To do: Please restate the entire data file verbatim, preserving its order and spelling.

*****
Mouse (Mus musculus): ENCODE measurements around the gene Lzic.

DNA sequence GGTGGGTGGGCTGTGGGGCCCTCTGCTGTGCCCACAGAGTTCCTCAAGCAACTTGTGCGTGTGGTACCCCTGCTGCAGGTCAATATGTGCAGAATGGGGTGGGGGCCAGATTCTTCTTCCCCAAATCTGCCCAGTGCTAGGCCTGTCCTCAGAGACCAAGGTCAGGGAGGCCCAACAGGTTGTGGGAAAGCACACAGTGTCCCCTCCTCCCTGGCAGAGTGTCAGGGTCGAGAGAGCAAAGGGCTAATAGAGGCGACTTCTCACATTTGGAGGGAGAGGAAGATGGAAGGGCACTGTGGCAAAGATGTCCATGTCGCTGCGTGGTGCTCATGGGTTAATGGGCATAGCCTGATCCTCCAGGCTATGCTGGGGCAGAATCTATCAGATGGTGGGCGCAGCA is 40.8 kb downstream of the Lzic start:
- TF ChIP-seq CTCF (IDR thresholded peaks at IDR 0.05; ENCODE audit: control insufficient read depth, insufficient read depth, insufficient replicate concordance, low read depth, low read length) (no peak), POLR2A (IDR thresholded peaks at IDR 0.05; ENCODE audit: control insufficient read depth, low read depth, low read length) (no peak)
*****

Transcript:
Mouse (Mus musculus): ENCODE measurements around the gene Lzic.

DNA sequence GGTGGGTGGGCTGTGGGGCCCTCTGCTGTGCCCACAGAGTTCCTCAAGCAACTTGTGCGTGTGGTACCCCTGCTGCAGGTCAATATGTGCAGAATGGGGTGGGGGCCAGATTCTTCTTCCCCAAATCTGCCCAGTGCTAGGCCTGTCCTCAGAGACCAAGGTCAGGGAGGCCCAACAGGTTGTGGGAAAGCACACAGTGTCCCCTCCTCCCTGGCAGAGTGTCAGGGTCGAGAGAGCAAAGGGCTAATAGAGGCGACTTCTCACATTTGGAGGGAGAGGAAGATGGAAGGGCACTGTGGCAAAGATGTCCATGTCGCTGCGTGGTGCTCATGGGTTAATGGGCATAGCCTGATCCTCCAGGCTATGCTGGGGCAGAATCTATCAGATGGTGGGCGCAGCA is 40.8 kb downstream of the Lzic start:
- TF ChIP-seq CTCF (IDR thresholded peaks at IDR 0.05; ENCODE audit: control insufficient read depth, insufficient read depth, insufficient replicate concordance, low read depth, low read length) (no peak), POLR2A (IDR thresholded peaks at IDR 0.05; ENCODE audit: control insufficient read depth, low read depth, low read length) (no peak)